Terrorism can be dangerous, callous and cruel, but in general the evidence is that society adapts. Even in very violent conflicts where terrorist attacks are happening sometimes on an almost hourly basis, society does not collapse under the psychological strain. Most people adapt and cope, displaying remarkable resilience.

Indeed, the most psychological strain is often not seen when attacks are frequent and common, but rather when they are rare and unpredictable. In the latter circumstances it is harder to develop a sense of control over the situation, and in the end, having a sense of control is important – without it we are much more susceptible to our fears. In some respects, the US today faces the worst of both worlds. The welcome absence of any terrorist attacks in the homeland since 2001 at one level creates an impression of normality, yet this impression is constantly being jostled by the frequent warnings and public announcements of a continuing threat. It is an unhappy balancing act which shows no sign of ending soon.•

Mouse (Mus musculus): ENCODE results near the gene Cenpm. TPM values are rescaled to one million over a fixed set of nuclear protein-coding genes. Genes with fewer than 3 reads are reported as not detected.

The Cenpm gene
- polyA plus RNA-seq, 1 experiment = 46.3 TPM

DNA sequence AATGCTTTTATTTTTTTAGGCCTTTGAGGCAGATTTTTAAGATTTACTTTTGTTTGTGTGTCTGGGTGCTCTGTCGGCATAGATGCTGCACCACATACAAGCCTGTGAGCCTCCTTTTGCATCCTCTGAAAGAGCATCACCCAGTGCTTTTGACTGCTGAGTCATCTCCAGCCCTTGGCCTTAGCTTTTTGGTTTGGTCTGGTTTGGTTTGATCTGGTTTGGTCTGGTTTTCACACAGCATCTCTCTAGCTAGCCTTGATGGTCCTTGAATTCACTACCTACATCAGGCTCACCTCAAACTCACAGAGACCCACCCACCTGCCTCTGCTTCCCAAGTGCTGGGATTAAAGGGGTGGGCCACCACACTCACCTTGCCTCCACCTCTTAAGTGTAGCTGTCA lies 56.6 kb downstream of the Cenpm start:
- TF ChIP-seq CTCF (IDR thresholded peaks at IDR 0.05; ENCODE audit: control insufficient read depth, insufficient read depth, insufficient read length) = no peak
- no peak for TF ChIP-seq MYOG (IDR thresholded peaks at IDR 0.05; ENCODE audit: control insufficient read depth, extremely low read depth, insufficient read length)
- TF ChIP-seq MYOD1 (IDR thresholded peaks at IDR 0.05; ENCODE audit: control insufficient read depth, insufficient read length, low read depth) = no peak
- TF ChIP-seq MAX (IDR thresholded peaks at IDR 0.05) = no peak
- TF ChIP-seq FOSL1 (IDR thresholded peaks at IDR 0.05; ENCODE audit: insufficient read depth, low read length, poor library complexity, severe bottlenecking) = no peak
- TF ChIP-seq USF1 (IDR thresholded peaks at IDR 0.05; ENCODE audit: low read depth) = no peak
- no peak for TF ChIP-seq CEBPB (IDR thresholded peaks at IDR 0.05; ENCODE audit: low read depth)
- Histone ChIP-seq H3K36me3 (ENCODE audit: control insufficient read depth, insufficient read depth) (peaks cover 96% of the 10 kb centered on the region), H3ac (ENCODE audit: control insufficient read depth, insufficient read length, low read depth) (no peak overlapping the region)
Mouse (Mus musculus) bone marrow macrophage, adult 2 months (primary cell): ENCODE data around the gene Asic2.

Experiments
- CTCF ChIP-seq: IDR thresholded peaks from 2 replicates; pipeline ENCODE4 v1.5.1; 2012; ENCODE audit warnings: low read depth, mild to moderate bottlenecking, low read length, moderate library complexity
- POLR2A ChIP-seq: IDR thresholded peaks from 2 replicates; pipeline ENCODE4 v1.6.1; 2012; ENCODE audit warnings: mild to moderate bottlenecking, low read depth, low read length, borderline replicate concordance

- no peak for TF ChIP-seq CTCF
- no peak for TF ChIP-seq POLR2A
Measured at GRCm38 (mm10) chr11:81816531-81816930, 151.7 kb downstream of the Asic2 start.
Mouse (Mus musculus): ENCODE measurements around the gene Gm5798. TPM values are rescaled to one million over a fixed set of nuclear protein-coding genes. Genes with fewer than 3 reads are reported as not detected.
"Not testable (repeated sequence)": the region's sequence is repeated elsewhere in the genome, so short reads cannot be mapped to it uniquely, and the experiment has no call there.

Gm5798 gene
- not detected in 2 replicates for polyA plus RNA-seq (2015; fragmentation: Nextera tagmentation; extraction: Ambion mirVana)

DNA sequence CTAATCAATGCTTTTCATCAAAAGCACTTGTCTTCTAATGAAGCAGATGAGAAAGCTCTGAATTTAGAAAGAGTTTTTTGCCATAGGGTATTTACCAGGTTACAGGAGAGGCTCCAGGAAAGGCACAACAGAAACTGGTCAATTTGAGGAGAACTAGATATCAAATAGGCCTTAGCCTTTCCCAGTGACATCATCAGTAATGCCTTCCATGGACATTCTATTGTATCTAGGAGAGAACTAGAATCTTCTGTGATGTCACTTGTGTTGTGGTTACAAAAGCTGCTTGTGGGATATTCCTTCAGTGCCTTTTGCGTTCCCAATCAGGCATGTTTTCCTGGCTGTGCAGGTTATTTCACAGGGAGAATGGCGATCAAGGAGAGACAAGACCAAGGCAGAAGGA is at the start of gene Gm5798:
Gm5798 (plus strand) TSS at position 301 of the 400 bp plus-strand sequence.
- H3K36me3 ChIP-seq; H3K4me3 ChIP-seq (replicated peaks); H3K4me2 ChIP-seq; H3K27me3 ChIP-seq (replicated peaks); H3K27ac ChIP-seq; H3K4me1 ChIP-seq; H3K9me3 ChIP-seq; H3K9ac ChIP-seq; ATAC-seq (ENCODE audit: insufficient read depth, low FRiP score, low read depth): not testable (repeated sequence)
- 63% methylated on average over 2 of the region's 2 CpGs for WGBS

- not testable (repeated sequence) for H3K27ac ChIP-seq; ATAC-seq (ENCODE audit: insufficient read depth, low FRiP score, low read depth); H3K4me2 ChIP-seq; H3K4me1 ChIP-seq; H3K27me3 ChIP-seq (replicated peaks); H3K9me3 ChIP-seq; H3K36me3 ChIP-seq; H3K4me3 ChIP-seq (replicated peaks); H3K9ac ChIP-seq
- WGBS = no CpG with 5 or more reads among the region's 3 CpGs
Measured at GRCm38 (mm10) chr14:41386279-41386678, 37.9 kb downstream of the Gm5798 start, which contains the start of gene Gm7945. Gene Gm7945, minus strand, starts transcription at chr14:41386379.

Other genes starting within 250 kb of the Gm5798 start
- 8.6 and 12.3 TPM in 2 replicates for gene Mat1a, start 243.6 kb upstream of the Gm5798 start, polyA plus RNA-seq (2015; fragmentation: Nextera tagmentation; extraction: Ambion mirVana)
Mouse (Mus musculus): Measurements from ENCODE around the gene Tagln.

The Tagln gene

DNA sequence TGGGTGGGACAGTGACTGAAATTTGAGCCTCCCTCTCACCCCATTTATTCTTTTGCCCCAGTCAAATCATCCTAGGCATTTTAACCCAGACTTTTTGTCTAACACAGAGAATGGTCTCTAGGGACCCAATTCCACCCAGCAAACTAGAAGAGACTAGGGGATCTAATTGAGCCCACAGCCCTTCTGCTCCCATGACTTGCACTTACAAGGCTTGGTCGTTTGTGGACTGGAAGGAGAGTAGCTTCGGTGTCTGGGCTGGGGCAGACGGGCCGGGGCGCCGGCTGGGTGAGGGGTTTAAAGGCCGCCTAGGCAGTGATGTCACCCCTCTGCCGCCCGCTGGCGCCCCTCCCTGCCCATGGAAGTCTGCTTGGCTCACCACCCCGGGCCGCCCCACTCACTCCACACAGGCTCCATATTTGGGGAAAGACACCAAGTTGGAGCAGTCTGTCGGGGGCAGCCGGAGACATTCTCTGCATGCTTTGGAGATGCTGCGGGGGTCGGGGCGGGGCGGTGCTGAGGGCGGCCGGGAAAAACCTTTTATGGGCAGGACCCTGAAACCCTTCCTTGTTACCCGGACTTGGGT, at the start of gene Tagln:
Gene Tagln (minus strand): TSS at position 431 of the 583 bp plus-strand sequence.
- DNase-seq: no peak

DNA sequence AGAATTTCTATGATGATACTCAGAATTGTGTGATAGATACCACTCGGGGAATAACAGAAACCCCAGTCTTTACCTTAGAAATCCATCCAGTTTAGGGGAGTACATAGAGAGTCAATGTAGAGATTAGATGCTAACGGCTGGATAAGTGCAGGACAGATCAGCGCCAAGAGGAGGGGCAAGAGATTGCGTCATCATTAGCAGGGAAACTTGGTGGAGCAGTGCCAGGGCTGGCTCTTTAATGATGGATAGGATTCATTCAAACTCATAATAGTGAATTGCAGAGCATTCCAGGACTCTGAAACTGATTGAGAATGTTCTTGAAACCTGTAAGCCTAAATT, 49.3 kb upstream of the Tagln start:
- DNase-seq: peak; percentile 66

Professor Andrew Silke is a psychologist and Director of Terrorism Studies at the University of East London, UK. He is author of several books and articles including Terrorists, Victims and Society: Psychological Perspectives on Terrorism and its Consequences.